Some items in this collection may only be downloaded by UW users because of an embargo period. (Check “Author Requested Restriction” below for status.)

UW users may access these items by clicking on "Download (UW Login Required) "

Non-UW users may request this item through Interlibrary Loan at your own library.

Date of Award

Summer 7-19-2016

Author Requested Restriction

Open Access (no restriction)

Work Type

Ed.D. Capstone Project

Degree Name

Doctor of Educational Leadership (EdD)


Educational Leadership

First Advisor

Chris Knaus

Second Advisor

Vanessa de Veritch Woodside

Third Advisor

Jerry Flores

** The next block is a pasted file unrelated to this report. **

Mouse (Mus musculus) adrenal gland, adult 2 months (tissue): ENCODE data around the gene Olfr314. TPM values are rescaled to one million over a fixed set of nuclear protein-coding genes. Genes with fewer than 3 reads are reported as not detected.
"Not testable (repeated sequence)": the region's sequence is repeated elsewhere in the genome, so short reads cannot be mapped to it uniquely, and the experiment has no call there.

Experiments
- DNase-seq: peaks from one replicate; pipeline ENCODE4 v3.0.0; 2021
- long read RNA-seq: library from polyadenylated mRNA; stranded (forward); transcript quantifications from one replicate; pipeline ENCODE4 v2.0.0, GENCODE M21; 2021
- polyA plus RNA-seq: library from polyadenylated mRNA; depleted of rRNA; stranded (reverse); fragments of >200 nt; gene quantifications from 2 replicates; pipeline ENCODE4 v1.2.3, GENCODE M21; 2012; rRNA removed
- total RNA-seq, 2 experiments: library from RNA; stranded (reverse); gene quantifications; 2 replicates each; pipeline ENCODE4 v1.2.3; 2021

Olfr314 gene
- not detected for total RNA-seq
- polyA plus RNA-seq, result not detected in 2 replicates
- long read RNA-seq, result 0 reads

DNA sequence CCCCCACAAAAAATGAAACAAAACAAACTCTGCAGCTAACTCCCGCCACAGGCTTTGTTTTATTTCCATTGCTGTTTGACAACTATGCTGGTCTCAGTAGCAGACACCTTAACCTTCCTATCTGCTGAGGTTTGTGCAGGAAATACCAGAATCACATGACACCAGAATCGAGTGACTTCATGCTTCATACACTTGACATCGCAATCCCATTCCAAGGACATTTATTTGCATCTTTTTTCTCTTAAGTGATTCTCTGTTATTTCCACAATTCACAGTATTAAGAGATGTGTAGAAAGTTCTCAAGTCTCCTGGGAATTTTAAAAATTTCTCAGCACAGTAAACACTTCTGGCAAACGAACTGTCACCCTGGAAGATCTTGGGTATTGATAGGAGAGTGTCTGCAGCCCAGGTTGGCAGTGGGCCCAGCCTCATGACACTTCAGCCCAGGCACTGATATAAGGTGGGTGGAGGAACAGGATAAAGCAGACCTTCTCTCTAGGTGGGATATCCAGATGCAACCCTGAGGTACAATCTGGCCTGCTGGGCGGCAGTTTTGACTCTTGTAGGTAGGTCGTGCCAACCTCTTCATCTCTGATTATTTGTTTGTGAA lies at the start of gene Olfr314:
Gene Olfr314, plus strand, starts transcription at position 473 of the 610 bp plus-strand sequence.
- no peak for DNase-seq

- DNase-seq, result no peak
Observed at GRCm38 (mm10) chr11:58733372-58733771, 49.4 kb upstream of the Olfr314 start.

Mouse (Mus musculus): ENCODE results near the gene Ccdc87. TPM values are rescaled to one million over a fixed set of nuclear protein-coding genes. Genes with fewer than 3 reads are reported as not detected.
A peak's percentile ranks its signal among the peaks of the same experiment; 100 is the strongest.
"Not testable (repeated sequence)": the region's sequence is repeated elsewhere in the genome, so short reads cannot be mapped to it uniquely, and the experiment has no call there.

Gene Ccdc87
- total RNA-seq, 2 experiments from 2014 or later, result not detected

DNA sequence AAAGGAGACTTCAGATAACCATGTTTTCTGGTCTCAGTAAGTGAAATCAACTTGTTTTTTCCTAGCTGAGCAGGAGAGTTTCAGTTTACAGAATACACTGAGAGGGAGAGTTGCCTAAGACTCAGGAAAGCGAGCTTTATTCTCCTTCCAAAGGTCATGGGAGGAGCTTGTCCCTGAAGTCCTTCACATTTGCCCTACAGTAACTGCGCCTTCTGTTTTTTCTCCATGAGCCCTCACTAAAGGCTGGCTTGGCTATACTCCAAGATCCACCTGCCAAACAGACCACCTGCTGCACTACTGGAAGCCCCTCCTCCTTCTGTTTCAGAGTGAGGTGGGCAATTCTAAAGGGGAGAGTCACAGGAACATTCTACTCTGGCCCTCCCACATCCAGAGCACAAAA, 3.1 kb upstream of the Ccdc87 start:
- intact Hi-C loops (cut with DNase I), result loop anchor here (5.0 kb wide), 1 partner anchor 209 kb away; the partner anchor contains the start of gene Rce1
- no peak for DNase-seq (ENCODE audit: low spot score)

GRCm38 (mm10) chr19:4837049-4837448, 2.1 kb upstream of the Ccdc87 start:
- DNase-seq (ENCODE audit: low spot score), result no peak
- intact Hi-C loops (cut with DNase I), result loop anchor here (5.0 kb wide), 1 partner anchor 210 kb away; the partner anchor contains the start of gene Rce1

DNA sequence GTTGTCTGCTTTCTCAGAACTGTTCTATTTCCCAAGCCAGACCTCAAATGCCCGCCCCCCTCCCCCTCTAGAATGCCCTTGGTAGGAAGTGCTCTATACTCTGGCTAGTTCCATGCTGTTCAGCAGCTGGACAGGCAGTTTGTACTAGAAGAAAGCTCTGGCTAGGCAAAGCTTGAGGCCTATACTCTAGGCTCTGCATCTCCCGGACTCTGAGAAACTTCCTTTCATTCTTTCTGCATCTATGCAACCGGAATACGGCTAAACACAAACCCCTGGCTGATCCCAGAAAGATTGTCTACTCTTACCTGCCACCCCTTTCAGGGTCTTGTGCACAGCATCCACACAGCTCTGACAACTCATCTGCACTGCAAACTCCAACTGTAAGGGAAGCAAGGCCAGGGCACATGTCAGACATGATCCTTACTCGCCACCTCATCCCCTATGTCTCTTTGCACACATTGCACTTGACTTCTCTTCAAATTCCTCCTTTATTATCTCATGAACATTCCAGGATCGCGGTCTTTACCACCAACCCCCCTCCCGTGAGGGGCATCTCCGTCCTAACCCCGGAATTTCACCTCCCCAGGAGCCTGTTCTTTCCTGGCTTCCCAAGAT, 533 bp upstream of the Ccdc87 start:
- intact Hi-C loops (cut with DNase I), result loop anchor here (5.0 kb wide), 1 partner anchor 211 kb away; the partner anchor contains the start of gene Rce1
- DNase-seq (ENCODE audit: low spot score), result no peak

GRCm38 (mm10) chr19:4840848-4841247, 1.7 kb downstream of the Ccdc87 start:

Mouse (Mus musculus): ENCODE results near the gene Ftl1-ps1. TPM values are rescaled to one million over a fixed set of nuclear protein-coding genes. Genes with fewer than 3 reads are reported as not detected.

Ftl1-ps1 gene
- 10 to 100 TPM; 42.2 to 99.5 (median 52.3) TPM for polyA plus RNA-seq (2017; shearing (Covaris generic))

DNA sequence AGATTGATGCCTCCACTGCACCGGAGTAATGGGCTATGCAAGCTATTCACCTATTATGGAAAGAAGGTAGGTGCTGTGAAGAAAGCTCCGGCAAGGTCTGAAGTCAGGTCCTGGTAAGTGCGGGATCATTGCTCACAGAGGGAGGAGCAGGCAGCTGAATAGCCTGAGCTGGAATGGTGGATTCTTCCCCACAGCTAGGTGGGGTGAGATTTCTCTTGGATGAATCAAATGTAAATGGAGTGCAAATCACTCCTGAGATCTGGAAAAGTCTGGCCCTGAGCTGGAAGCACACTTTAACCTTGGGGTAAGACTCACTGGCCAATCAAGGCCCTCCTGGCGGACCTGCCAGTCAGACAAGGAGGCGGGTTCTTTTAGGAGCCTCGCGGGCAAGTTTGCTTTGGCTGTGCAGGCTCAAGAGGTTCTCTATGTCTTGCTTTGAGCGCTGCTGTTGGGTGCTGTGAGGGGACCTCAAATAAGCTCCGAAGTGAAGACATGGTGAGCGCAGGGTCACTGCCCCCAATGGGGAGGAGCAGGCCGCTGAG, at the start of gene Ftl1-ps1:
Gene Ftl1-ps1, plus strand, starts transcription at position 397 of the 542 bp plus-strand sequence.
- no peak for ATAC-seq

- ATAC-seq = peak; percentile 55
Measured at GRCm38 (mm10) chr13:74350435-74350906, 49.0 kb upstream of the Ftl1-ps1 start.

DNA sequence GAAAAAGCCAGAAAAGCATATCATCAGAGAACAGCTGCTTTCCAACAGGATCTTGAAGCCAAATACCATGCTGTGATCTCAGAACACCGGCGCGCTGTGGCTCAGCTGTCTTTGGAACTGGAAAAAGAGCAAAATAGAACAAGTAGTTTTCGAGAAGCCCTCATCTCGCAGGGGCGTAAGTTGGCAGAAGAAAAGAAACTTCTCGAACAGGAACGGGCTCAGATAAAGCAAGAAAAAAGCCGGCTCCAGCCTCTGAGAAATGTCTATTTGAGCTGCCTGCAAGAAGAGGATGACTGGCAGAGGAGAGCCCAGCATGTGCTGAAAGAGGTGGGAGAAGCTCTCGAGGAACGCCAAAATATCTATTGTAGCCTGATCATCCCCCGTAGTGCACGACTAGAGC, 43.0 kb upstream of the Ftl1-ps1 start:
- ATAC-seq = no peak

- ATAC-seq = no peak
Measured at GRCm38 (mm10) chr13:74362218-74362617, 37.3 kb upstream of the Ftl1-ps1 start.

Undocumented students attend school under the provisions of the 1982 Plyler v. Doe Supreme Court decision that determined states must provide free K-12 education for all students regardless of their immigration status. Despite this legally enforced access to free schooling, 52% of undocumented Latinx adults ages 20-29 in the U.S. are high school dropouts (Fry, 2010) compared with 14% of Latinx born in the U.S. (Krogstad, 2015). Although an estimated 65,000 undocumented students graduate high school each year in the United States, many do not have the practical opportunity to attend college, thereby eliminating one of the few opportunities for economic and intellectual advancement. This study captured the experiences of undocumented Latinx students attending a community college in the Pacific Northwest of the United States, to illustrate contemporary barriers and current policy needs. Through the use of photovoice, undocumented college students, often excluded from both policy and practical conversation about shaping public higher education shed a critical light on continued racism as higher education practice. Participant counterstories challenged dominant assumptions about undocumented Latinx, expressed their own critical, creative voices, and ultimately contested dominant, oppressive public opinion. This research thus extended critical undocumented Latinx voices to clarify the local, state, and national need to reengage in conversations about access to higher education for undocumented students.